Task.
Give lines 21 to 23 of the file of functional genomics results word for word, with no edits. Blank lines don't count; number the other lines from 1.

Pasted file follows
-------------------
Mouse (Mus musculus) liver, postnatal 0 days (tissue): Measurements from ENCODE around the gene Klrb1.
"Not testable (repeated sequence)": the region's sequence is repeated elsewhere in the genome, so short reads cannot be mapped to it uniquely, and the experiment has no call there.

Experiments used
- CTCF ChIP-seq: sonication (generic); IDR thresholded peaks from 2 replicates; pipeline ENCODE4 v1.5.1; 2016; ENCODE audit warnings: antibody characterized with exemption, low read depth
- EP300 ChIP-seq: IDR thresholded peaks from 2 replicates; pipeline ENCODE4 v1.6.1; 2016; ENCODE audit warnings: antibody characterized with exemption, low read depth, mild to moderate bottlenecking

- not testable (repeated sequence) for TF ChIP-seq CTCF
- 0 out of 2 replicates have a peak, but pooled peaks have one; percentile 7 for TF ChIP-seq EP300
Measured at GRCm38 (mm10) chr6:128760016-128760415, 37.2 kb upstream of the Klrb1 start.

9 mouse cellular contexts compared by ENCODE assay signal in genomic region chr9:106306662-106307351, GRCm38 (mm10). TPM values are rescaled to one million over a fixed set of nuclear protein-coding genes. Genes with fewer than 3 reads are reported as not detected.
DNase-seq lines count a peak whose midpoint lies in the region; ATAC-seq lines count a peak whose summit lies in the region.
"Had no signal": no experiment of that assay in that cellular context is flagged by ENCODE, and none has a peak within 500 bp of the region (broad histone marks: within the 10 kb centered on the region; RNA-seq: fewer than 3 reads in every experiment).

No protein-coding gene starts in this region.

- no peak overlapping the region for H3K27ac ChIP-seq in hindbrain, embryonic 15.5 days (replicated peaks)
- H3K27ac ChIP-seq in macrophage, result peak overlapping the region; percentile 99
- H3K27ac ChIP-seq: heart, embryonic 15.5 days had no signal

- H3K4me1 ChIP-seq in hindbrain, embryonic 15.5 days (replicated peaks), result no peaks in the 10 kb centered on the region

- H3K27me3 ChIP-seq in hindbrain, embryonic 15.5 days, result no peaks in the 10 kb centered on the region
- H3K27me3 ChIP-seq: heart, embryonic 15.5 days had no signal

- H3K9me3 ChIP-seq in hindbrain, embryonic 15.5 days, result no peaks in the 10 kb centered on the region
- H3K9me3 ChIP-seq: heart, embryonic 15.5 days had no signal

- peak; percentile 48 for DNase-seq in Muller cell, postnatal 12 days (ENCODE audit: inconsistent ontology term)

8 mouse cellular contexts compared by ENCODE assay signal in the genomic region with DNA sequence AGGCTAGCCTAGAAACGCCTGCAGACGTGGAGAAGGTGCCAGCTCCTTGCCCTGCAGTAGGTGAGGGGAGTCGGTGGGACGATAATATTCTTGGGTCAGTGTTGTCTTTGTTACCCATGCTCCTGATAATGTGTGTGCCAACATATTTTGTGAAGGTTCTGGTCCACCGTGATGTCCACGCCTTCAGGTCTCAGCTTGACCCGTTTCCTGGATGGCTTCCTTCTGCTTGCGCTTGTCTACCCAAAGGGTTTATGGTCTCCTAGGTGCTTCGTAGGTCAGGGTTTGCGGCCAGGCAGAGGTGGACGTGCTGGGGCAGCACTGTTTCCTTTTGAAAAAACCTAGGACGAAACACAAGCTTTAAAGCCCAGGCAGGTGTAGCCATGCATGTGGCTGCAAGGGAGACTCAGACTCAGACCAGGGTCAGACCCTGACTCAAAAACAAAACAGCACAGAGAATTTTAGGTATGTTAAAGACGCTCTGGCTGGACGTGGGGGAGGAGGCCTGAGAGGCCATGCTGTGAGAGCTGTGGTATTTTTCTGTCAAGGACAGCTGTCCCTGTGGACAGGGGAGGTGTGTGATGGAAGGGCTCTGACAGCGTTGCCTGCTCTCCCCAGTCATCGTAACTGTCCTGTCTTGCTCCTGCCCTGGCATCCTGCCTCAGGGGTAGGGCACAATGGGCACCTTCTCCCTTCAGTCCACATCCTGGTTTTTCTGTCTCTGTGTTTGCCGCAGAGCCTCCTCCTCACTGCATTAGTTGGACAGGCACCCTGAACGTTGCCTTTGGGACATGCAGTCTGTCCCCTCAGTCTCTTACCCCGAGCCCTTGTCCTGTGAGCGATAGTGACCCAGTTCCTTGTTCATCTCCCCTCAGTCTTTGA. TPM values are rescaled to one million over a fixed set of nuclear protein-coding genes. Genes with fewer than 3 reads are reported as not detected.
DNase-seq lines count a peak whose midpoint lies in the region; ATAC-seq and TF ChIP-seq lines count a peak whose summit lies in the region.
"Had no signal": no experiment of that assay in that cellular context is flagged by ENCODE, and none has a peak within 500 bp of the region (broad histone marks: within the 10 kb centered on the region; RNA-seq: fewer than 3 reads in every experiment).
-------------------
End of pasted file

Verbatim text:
- peak; percentile 48 for DNase-seq in Muller cell, postnatal 12 days (ENCODE audit: inconsistent ontology term)

8 mouse cellular contexts compared by ENCODE assay signal in the genomic region with DNA sequence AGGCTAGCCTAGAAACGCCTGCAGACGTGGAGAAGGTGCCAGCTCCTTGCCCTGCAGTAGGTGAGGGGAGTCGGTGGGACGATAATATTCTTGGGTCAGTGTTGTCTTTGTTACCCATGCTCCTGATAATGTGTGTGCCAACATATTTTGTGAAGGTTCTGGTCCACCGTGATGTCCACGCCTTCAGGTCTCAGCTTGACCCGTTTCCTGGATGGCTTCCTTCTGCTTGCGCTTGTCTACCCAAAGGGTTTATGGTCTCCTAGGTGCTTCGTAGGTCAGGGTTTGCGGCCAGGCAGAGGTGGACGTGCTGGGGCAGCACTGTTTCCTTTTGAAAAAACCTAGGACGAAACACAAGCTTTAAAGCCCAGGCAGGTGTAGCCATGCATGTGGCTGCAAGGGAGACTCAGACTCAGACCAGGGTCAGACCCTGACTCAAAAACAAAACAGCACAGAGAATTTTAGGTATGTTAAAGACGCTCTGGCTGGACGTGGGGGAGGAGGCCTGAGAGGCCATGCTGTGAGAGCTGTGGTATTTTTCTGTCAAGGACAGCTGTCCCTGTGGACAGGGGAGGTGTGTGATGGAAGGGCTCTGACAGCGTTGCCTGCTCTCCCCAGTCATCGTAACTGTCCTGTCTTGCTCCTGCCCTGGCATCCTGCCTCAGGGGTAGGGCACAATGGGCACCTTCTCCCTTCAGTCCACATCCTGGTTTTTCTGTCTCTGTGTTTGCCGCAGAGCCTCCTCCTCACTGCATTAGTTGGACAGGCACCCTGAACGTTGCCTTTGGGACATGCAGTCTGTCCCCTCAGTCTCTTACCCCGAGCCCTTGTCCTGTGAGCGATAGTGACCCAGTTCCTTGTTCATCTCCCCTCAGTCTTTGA. TPM values are rescaled to one million over a fixed set of nuclear protein-coding genes. Genes with fewer than 3 reads are reported as not detected.
DNase-seq lines count a peak whose midpoint lies in the region; ATAC-seq and TF ChIP-seq lines count a peak whose summit lies in the region.